IvyCap’s idea was born then. But it was not as easy as it appears. Large Indian institutions, such as banks and insurers, traditionally invest in debt, equity, and other guaranteed instruments.‌ They’re risk averse. So, when IvyCap approached these behemoths, it took significant persuasion.  

“Banks are the hardest to convince because they consider the VC space risky and illiquid. But active discussions with officials can help with onboarding,” says Vikram.

Once large Indian institutions partnered with IvyCap, they could accumulate returns. He believes that this pushed these domestic investors to back the fund again. 

For Vikram, who started IvyCap from a position of zero cash, the idea had to work. He had no Plan B. Prior to IvyCap, he had made a few personal investments that went awry. 

“I had three children and a rent to pay. But I had no money. I raised debt against my mortgaged home to survive for eight months. All I had was an idea and I am fortunate to have found the right people,” he says.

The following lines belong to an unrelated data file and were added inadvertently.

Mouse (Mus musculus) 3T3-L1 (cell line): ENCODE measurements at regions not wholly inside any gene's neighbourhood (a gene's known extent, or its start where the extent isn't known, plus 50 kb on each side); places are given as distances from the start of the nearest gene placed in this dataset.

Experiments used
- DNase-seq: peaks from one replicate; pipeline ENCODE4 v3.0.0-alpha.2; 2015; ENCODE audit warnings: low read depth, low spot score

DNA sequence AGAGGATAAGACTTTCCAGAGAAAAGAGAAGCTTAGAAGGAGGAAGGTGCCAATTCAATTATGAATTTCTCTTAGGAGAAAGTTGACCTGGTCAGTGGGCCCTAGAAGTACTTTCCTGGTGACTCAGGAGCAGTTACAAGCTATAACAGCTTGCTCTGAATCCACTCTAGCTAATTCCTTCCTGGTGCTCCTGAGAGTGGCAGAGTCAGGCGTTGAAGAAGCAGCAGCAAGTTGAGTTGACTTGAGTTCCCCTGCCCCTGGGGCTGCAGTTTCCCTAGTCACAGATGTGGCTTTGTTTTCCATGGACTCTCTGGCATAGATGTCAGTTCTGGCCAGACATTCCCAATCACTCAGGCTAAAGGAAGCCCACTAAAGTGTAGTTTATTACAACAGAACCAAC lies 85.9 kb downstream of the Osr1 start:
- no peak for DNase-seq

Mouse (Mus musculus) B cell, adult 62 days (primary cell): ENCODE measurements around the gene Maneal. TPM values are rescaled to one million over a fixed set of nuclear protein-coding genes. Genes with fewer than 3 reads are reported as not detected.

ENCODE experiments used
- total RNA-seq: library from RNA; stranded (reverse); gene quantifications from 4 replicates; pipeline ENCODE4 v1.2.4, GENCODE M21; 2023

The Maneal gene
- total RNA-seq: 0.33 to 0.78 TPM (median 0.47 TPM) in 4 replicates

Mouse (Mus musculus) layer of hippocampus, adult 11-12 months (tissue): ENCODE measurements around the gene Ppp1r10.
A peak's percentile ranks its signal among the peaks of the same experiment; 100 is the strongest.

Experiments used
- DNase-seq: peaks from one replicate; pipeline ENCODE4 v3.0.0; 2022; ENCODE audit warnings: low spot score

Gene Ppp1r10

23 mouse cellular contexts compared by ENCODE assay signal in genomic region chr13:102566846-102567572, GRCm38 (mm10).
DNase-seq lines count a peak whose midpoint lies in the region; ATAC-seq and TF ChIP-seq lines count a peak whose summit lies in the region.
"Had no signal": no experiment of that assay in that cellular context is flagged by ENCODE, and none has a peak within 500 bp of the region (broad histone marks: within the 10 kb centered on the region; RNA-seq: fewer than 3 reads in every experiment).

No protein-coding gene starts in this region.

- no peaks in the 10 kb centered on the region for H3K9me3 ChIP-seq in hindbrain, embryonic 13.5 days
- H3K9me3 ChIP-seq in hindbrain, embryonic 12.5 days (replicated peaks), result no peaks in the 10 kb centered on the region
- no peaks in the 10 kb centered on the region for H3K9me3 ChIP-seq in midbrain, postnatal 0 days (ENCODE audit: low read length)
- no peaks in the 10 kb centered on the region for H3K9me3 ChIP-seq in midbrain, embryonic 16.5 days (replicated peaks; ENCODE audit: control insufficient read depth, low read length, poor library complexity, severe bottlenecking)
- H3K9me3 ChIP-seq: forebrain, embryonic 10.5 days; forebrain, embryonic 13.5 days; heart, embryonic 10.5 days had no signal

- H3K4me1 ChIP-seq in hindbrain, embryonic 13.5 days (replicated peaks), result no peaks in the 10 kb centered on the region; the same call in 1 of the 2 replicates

Perhaps what has worked well for Vikram and IvyCap is the repeatability in funding. This means that institutions didn’t hit a pause after handing over the first cheques. The credit also goes to IvyCap’s business model. Unlike other VC firms that go heavy on seed-stage startups, IvyCap’s team stuck to Series A startups. 

“We invest in such a way that we can exit within five years. The average ticket size in Fund 1 ranged from Rs 20 crore to 22 crore in Fund 1 and we invested in 10 companies. The core idea is to hold a meaningful stake (20-30%) in these companies so that we get cash returns in five years,” he adds. Fund 1, pegged at ~Rs 240 crore, returned ~Rs 620 crore cash through exits in five companies.

Though IvyCap opened doors into the Indian capital, a lot more needs to happen. Vikram explains that regulatory changes giving priority to VC funds can boost higher investments into this space by insurers and banks. The same goes for pension funds. While pension funds are now allowed to invest up to 5% of their surplus in alternative investment funds that back VCs, the uptake has been slow. 

“When pension funds actively invest in VC funds, the share of domestic (Indian Rupee) capital will increase from 15% to 25%,” he adds. 

Vikram’s journey has inspired his daughters to choose entrepreneurship as well. One is already an entrepreneur in the US while the other is taking steps towards building something interesting. 

Building sustainable endowments 

Vikram is an investor at heart. His love for his alma mater IIT Delhi nudged him to explore sustainable capital frameworks for educational institutes. The IIT Delhi Endowment Fund, launched in 2019, is a result of these endeavours.